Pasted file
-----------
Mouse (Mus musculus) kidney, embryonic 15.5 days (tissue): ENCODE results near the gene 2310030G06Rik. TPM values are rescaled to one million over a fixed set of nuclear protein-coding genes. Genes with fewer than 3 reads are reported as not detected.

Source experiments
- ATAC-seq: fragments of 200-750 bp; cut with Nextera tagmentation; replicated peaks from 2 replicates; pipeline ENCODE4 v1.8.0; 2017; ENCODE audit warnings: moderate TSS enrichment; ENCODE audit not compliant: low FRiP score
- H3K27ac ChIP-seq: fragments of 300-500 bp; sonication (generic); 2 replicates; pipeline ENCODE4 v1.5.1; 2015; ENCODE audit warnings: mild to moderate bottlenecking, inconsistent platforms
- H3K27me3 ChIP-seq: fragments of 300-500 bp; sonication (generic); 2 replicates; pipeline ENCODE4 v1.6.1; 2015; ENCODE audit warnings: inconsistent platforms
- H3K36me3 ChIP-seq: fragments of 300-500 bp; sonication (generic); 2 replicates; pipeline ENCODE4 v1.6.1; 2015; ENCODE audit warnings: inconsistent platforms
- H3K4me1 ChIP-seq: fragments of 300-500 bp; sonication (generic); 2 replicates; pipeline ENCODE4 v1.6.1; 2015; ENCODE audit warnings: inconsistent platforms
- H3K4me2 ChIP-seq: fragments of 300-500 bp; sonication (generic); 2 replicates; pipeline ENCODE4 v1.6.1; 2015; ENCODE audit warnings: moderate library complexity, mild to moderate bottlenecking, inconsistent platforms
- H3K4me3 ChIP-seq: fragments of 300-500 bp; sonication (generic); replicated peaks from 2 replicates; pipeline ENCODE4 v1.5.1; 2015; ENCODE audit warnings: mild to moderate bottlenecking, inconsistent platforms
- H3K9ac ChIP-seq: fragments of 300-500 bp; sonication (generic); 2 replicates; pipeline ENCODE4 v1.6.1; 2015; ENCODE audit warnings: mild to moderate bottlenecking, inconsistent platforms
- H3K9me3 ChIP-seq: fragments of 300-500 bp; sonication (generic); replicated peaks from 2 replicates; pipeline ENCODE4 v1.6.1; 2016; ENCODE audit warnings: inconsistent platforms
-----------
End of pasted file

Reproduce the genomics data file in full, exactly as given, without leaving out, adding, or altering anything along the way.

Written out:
Mouse (Mus musculus) kidney, embryonic 15.5 days (tissue): ENCODE results near the gene 2310030G06Rik. TPM values are rescaled to one million over a fixed set of nuclear protein-coding genes. Genes with fewer than 3 reads are reported as not detected.

Source experiments
- ATAC-seq: fragments of 200-750 bp; cut with Nextera tagmentation; replicated peaks from 2 replicates; pipeline ENCODE4 v1.8.0; 2017; ENCODE audit warnings: moderate TSS enrichment; ENCODE audit not compliant: low FRiP score
- H3K27ac ChIP-seq: fragments of 300-500 bp; sonication (generic); 2 replicates; pipeline ENCODE4 v1.5.1; 2015; ENCODE audit warnings: mild to moderate bottlenecking, inconsistent platforms
- H3K27me3 ChIP-seq: fragments of 300-500 bp; sonication (generic); 2 replicates; pipeline ENCODE4 v1.6.1; 2015; ENCODE audit warnings: inconsistent platforms
- H3K36me3 ChIP-seq: fragments of 300-500 bp; sonication (generic); 2 replicates; pipeline ENCODE4 v1.6.1; 2015; ENCODE audit warnings: inconsistent platforms
- H3K4me1 ChIP-seq: fragments of 300-500 bp; sonication (generic); 2 replicates; pipeline ENCODE4 v1.6.1; 2015; ENCODE audit warnings: inconsistent platforms
- H3K4me2 ChIP-seq: fragments of 300-500 bp; sonication (generic); 2 replicates; pipeline ENCODE4 v1.6.1; 2015; ENCODE audit warnings: moderate library complexity, mild to moderate bottlenecking, inconsistent platforms
- H3K4me3 ChIP-seq: fragments of 300-500 bp; sonication (generic); replicated peaks from 2 replicates; pipeline ENCODE4 v1.5.1; 2015; ENCODE audit warnings: mild to moderate bottlenecking, inconsistent platforms
- H3K9ac ChIP-seq: fragments of 300-500 bp; sonication (generic); 2 replicates; pipeline ENCODE4 v1.6.1; 2015; ENCODE audit warnings: mild to moderate bottlenecking, inconsistent platforms
- H3K9me3 ChIP-seq: fragments of 300-500 bp; sonication (generic); replicated peaks from 2 replicates; pipeline ENCODE4 v1.6.1; 2016; ENCODE audit warnings: inconsistent platforms